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New entry special function, extensions to hypergeometric function, Selberg integral. New entries gamma function, recently also Euler beta function.
Stub for elementary function.
At elementary function, I’ve never seen ’transcendental’ defined that way; I thought that meant a function that isn’t algebraic, e.g., $e^x$ or $\sin(x)$. I can’t remember seeing anything other than ’non-elementary’ (or something similar) for a function not in the class of elementary functions.
I changed the title from ’gamma function’ to Gamma function, and added some material.
You are right about transcendental ! This way as you say is used by algebraic geometers, and this is now dominant. In special functions, it was sometimes in earlier times used the way I said, but the algebraic geometry usage is now far dominant. It should be corrected.
For Gamma vs. gamma I would not quite agree. Some of the modern monographs on special functions which I read these days use gamma and beta when spelling the name in full, without capitals. In fact I do not recall ever seen it other way around. This has nothing to do with the capitalization of the notation, which is pretty consistent for gamma and inconsistent for Euler beta in the literature. Of course, following the notation in spelling has some information and is not a bad idea.
I hope we will have much more in those entries in $n$Lab soon…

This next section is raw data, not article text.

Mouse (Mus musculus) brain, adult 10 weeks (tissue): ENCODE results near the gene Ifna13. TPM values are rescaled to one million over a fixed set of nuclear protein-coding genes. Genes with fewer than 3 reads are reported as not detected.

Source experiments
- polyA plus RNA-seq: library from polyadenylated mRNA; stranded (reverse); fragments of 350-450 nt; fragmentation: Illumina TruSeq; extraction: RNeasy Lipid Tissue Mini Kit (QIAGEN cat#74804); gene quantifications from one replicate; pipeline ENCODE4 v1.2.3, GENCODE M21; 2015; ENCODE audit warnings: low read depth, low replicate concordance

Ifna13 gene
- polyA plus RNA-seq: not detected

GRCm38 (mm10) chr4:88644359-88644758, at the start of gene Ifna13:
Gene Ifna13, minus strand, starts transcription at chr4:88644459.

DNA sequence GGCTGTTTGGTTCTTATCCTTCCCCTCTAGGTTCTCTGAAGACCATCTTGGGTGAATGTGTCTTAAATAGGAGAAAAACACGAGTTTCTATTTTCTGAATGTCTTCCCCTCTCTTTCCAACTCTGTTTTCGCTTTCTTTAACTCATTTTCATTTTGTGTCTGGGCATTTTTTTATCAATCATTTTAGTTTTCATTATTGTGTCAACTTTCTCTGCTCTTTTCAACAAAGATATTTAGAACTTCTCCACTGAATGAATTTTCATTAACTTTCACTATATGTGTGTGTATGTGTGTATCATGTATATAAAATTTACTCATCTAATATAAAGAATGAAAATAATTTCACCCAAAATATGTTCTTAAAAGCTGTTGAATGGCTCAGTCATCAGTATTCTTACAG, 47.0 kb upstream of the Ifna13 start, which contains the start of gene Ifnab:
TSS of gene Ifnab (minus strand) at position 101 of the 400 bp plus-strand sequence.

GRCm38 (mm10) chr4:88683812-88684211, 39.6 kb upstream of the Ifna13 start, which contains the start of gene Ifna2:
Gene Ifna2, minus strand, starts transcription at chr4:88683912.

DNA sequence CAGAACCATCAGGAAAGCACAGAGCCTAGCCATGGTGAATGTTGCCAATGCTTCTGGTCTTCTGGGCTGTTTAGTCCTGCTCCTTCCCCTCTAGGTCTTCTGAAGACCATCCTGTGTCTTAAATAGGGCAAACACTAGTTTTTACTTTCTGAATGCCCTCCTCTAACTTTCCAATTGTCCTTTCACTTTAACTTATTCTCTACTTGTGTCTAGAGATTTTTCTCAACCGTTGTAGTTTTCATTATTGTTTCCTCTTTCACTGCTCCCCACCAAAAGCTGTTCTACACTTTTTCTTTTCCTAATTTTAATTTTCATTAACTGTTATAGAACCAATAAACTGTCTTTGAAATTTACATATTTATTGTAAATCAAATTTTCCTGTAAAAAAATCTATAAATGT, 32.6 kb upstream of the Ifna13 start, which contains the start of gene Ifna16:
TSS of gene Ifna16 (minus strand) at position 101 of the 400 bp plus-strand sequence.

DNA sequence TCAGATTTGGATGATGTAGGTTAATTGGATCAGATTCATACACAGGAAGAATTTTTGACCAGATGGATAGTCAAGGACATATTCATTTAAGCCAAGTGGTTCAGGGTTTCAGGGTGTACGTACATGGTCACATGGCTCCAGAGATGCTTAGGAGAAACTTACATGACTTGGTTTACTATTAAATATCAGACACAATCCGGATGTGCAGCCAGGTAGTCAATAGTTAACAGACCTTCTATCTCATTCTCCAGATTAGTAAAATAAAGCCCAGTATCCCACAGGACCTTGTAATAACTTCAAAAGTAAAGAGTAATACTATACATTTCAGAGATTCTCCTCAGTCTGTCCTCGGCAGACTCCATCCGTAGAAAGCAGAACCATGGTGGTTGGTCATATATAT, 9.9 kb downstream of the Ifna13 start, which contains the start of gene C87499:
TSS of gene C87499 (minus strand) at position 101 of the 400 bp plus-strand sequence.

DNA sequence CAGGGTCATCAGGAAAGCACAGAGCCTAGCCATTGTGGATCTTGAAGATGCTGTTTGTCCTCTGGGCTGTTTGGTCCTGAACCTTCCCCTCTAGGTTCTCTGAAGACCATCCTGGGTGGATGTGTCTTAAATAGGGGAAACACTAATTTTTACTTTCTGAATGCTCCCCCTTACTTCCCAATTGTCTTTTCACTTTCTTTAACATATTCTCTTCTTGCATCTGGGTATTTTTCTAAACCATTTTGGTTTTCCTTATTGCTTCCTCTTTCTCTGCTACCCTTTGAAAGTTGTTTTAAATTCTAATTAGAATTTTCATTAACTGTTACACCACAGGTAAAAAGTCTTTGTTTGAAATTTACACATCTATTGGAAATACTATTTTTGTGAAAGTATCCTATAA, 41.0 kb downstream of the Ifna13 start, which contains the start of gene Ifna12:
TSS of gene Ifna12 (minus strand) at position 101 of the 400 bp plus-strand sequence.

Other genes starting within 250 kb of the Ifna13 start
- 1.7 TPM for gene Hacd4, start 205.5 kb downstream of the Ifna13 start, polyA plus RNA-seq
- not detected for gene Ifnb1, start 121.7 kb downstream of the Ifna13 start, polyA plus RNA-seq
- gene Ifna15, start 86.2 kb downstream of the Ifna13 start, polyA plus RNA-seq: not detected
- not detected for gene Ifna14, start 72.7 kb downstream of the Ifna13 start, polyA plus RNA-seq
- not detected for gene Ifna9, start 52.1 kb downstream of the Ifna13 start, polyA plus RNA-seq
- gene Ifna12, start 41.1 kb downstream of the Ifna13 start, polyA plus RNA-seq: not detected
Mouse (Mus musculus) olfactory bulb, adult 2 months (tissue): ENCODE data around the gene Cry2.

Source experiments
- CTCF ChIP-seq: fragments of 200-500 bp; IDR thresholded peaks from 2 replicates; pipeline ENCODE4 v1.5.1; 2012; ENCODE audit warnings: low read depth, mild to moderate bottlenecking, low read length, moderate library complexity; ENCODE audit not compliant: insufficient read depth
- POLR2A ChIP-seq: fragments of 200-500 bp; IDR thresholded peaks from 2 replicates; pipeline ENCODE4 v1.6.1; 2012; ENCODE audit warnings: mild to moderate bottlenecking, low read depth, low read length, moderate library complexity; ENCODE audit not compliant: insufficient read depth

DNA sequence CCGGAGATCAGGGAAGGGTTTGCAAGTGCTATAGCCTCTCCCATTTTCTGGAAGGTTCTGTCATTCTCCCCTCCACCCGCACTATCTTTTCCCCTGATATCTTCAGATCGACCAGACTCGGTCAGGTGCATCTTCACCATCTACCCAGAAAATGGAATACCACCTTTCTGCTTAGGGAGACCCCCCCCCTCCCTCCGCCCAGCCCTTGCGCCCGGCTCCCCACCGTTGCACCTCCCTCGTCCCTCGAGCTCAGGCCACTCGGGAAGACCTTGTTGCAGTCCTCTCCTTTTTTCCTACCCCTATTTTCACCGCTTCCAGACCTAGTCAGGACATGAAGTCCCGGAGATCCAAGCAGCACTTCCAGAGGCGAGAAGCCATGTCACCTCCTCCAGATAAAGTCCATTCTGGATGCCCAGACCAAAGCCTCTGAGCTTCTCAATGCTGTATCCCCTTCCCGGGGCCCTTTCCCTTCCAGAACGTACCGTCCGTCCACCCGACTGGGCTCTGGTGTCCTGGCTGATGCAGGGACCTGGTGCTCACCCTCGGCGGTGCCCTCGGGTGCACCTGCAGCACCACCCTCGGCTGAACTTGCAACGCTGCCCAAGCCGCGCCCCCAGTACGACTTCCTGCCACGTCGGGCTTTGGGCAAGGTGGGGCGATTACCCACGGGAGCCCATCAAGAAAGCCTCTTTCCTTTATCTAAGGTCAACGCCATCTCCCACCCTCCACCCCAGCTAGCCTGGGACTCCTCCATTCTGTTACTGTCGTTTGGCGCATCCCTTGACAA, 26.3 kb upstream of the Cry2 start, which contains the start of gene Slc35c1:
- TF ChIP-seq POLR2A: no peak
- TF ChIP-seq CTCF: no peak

You’re probably right about Gamma/gamma – I was looking quickly at Andrews-Askey-Roy and see they have Gamma in chapter/section titles, but gamma within the text (I haven’t gone through this super-carefully). I thought Gamma was more logical, but I’ll leave it for you to decide. Sorry for the change!
Arguably, the proper name is ‘$\Gamma$ function’ and our naming conventions then require us to put the page at Gamma function as the nearest approximation without special characters.
I do not know of “arguably” argument in recording the language conventjons. The way the language is it is. the name gamma function is used when the spelling is in full, i.e. in primary form. Calling it $\Gamma$-function is just an abbreviation.
sin² x + cos² x = 1, and surely linear combinations count…
Come on, multiplication with a scalar is an algebraic operation.
I’ve gone ahead and included the constant functions in the article, to remove any doubt. (The article hadn’t included multiplication by a scalar, which of course should be there.)
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